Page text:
Template for getting a basic Debian VM with python virtualenv and pyenv. Run python3 by default
$ sudo aptitude update
$ sudo aptitude dist-upgrade
$ sudo apt-get install -y python3-pip
$ sudo apt install git
$ sudo adduser --home /home/USER --shell /bin/bash USER
$ sudo usermod -a -G sudo USER
$ vim .bashrc
git clone https://github.com/yyuu/pyenv.git ~/.pyenv
git clone https://github.com/yyuu/pyenv-virtualenvwrapper.git ~/.pyenv/plugins/pyenv-virtualenvwrapper
if [ ! -d "$PYENV_ROOT" ];then
git clone https://github.com/pyenv/pyenv.git ~/.pyenv
if [ ! -d "$PYENV_ROOT/plugins/pyenv-virtualenvwrapper" ]; then
mkdir -p $PYENV_ROOT/plugins
git clone https://github.com/yyuu/pyenv-virtualenvwrapper.git $PYENV_ROOT/plugins/pyenv-virtualenvwrapper
if type "pyenv" &> /dev/null; then
eval "$(pyenv init -)"
# TODO: make the prompt work for python and ruby
if type "python" > /dev/null; then
pyenv_python_version=$(pyenv version | sed -e 's/ .*//')
if pyenv which pip &> /dev/null; then pyenv virtualenvwrapper fi export PS1="py:\$(__pyversion)|$PS1"
$ sudo apt-get install -y --no-install-recommends make build-essential libssl-dev zlib1g-dev libbz2-dev libreadline-dev libsqlite3-dev wget curl llvm libncurses5-dev xz-utils tk-dev libxml2-dev libxmlsec1-dev libffi-dev liblzma-dev tcpdump tree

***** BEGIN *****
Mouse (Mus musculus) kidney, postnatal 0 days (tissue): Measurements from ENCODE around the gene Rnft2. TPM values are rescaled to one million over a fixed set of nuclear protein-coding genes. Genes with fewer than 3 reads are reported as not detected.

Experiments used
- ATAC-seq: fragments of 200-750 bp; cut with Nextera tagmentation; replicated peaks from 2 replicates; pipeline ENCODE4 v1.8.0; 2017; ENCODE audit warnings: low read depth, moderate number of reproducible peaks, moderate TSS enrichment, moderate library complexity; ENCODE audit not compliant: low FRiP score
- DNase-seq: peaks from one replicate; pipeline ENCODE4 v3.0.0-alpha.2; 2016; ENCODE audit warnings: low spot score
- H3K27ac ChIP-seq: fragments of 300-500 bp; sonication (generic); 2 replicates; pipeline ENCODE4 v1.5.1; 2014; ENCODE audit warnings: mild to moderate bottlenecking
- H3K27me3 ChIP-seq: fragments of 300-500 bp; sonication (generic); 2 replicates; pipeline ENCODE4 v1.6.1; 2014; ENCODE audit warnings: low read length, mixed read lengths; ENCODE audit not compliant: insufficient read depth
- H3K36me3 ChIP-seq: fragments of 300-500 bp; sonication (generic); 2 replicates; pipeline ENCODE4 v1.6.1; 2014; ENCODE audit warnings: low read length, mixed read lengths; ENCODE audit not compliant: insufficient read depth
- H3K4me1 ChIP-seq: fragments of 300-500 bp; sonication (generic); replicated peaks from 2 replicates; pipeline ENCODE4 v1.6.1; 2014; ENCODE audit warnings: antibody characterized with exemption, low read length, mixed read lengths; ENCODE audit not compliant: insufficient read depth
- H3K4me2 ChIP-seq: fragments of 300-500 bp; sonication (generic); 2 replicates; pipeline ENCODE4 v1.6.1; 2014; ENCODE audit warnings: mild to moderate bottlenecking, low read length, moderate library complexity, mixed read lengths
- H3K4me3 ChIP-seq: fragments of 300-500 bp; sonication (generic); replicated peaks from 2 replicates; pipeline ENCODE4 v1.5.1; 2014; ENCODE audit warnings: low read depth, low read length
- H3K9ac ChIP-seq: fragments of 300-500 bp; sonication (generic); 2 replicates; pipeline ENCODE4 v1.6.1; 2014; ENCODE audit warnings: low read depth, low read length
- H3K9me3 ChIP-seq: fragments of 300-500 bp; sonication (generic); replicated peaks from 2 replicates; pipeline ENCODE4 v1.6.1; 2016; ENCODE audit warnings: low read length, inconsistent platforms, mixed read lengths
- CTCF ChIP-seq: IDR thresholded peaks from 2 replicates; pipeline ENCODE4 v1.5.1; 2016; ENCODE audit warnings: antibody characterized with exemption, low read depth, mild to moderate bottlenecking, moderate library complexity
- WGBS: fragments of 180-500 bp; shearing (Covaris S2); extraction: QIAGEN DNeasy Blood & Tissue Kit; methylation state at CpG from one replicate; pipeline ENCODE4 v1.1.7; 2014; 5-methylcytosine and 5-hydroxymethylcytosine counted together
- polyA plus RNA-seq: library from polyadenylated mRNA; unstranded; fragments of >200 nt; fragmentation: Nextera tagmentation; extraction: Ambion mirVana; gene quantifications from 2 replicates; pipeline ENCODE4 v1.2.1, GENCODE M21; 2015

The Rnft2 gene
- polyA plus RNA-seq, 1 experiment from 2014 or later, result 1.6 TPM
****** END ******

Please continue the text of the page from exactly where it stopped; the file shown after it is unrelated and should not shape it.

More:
$ pyenv install 3.7.3
$ pyenv global 3.7.3
I had my shiny and tiny GCP network for EVE-NG to test vEOS. I built a new VM (vm2) to be my center for automation so I can test stuff like ansible/napalm/nornir etc… But I couldn’t ping from vm2 to the vEOS instances in eve-ng (vm1). Those instances where in a different network attached to vm1 so it had to “route”.
As usual, I missed one step when I created the EVE-NG VM. The official documentation doesnt mention anything regarding enabling routing in the VM. As I am not used to Cloud environments, I assume that any simple Linux VM can forward traffic if configured.
Surprise Surprise. In GCP (not sure in other cloud providers), you need to enable “forwarding” during the VM creation and you can’t change that afterwards in any way.
After checking the second guide I followed, I realised that guide mentioned the point to enable forwarding to avoid the same problem I was facing…
So I had to gave up and had to build both VMs from scratch….
But at the end, I have routing enabled in both VMs and I can ping to the vEOS images.
And another annoying thing. I couldnt update the next hop in a static route defined in the VPC. So I had to delete it and create again pointing to the new VM with the vEOS.
And dealing with the internal IPs…
Moving on, quite frustrating day. But learned several things about GCP netwoking.
I was reading a chat today, and people were talking about issues with EH. As usual, I didn’t pay attention to the very beginning of the conversation. At the end, after reading the initial link from the conversation, this was all related to IPv6 Extended Headers. And it seems they can cause issues even showed in a rfc7872.
This is the agenda from “NPS/CAIDA 2020 Virtual IPv6 Workshop” last week. And this Geoff Huston’s presentation that started the conversation. And one more link from Geoff about measuring IPv6.
And this is an old issue about IPv6, fragmentation, load balancers, anycast networks that was very interesting to read. IPv6 MTU is 1280.
I don’t have production experience with IPv6 so I try to learn from others. At some point I need to create a proper IPv6 lab with IPv6 services (NTP, DNS, DHPC, HTTPs, etc)